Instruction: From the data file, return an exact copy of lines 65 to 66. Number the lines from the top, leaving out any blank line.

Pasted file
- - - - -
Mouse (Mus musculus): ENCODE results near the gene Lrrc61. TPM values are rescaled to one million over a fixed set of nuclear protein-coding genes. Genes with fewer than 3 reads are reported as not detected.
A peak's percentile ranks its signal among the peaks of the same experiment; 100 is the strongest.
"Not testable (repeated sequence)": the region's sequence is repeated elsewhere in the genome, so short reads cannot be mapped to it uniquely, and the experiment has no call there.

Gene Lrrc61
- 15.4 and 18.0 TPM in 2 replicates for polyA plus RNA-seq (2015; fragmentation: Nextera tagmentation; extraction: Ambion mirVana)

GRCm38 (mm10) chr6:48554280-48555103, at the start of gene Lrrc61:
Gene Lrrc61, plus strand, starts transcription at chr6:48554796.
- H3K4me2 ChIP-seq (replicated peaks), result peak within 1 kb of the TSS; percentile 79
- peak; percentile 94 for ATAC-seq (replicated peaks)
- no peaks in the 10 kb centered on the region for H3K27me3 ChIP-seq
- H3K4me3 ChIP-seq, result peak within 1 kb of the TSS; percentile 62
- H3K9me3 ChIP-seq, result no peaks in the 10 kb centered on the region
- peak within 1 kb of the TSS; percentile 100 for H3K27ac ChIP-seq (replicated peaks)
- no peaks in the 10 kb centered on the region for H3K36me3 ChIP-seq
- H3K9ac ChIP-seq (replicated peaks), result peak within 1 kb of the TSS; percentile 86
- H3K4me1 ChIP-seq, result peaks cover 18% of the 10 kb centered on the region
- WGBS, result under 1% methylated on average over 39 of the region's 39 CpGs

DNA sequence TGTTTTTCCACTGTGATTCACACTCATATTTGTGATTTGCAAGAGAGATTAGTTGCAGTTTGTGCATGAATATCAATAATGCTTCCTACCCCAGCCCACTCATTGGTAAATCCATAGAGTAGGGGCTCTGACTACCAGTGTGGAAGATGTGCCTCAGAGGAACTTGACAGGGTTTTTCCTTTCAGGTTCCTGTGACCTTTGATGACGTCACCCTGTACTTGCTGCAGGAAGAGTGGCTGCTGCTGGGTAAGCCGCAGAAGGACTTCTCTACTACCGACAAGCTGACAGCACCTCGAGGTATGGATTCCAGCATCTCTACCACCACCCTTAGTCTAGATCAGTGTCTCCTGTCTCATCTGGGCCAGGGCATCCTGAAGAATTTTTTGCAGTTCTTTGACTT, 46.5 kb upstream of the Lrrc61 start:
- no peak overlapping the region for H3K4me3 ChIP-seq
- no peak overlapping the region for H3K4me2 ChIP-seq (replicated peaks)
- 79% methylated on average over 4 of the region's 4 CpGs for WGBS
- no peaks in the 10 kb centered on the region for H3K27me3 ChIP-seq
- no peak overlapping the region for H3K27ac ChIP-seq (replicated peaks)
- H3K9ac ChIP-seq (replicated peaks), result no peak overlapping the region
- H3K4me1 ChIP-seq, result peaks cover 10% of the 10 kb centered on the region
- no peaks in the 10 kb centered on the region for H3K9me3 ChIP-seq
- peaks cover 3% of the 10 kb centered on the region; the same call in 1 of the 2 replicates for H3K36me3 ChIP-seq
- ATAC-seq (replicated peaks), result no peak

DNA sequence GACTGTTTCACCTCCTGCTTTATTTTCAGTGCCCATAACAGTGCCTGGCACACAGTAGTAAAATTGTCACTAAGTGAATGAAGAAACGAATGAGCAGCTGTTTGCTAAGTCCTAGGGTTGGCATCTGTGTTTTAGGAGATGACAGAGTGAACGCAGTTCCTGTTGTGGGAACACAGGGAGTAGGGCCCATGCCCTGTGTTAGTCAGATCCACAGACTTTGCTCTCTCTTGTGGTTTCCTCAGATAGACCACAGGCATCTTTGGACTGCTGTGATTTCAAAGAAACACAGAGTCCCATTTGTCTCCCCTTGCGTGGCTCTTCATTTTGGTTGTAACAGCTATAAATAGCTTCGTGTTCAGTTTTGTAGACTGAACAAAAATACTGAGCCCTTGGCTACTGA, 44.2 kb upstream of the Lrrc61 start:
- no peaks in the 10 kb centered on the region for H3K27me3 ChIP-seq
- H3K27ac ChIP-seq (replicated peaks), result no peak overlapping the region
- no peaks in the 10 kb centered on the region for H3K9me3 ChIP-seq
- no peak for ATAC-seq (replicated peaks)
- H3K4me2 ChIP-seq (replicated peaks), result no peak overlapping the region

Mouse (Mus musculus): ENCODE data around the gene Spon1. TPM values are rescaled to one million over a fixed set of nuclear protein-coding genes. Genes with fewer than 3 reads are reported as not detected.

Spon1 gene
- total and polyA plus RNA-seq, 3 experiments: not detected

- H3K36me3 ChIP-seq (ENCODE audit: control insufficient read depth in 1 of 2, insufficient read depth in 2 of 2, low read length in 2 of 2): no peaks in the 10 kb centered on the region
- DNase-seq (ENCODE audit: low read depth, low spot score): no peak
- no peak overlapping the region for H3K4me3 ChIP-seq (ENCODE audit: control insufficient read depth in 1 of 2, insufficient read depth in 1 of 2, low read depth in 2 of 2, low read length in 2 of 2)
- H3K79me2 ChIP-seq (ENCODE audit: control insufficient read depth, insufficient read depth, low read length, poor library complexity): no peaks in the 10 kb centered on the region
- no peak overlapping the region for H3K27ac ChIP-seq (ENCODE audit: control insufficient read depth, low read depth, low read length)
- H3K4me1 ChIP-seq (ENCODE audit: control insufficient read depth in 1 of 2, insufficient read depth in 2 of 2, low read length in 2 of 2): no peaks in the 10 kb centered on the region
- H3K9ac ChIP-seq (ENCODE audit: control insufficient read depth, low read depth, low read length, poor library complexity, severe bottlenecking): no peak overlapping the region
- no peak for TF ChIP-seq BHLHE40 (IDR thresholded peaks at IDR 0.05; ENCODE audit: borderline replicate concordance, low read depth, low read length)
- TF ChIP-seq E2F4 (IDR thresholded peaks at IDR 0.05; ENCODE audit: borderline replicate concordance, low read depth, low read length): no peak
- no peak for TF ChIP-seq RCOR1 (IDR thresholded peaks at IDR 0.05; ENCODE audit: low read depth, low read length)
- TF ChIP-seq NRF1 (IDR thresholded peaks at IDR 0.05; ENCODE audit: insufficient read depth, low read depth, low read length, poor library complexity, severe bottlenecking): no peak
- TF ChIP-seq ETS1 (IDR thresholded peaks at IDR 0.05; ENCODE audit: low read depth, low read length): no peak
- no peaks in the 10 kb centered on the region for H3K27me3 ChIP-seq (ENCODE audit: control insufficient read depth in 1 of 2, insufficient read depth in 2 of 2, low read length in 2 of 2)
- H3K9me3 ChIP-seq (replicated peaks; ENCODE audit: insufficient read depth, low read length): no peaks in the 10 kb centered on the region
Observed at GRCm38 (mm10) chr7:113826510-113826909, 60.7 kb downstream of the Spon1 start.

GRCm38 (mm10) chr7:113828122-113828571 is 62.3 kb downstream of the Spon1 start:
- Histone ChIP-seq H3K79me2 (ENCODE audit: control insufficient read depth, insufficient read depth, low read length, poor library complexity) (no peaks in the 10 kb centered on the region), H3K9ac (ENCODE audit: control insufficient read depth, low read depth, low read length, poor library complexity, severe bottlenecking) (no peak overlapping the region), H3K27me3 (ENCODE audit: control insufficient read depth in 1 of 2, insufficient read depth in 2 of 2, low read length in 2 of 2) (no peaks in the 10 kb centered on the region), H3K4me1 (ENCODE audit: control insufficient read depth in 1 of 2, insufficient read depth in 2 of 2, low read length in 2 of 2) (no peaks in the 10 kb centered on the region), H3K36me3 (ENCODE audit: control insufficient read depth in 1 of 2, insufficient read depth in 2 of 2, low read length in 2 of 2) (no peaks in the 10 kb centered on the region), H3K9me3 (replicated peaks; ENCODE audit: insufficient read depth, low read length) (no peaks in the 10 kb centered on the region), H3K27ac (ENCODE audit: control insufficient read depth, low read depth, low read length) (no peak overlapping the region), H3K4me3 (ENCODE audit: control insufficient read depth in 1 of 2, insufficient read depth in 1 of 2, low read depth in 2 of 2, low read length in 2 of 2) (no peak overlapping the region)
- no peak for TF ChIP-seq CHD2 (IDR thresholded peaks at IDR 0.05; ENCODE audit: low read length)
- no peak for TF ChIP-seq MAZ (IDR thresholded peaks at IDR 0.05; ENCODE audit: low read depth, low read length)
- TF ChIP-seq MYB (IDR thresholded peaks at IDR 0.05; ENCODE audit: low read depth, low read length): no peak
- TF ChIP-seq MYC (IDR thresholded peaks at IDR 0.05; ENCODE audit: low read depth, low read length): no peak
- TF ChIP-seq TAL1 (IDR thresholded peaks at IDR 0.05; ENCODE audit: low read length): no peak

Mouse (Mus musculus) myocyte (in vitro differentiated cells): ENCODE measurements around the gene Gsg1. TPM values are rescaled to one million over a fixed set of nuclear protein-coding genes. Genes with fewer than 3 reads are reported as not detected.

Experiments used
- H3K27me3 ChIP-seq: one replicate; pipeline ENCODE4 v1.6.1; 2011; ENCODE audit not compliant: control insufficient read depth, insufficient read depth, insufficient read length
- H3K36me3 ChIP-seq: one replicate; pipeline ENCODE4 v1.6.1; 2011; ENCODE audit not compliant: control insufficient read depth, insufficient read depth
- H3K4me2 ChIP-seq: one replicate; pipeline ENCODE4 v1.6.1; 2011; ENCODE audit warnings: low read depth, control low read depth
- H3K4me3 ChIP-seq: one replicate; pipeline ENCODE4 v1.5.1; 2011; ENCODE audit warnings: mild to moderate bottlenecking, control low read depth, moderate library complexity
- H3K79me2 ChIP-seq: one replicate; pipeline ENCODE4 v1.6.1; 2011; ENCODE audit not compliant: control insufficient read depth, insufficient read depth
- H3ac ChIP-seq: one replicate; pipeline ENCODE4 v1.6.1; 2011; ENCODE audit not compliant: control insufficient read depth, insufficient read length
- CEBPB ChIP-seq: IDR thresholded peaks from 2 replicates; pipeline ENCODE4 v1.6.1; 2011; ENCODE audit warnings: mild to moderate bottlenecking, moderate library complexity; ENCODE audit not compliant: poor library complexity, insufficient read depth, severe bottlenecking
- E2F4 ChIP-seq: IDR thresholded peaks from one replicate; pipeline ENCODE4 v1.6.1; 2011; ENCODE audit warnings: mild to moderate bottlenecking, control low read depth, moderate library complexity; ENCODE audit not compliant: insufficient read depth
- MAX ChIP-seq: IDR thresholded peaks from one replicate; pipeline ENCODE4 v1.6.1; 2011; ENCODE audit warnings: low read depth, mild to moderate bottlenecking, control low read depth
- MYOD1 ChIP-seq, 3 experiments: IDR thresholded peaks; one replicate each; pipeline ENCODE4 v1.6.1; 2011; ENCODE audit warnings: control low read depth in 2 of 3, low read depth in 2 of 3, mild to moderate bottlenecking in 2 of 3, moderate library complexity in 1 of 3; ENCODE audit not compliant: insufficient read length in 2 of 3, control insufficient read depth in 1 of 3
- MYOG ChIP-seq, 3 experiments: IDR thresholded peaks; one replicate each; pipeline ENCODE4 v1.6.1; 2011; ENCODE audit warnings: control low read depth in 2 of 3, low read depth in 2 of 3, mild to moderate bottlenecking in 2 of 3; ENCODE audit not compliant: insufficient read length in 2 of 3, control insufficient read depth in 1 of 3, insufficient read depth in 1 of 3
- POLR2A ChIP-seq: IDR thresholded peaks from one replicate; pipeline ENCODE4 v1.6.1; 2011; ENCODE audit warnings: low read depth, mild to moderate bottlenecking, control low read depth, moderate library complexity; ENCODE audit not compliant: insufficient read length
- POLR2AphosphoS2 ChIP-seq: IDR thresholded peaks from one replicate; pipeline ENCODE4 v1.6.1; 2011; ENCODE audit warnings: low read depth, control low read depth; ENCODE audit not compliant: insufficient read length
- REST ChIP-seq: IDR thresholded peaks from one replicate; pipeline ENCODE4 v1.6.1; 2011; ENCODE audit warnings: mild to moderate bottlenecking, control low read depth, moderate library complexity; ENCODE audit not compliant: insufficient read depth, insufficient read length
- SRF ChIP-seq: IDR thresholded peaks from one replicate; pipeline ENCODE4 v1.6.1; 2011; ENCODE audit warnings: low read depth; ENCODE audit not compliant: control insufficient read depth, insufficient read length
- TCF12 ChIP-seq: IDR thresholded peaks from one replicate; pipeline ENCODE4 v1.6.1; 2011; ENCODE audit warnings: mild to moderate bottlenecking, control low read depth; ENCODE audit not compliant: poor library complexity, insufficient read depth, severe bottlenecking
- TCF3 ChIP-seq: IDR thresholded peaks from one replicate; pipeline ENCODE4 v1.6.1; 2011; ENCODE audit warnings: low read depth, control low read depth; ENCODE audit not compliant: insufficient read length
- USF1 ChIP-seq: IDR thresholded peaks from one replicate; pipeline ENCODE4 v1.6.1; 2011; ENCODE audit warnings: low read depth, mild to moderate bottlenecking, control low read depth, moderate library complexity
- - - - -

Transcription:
- H3K4me3 ChIP-seq: one replicate; pipeline ENCODE4 v1.5.1; 2011; ENCODE audit warnings: mild to moderate bottlenecking, control low read depth, moderate library complexity
- H3K79me2 ChIP-seq: one replicate; pipeline ENCODE4 v1.6.1; 2011; ENCODE audit not compliant: control insufficient read depth, insufficient read depth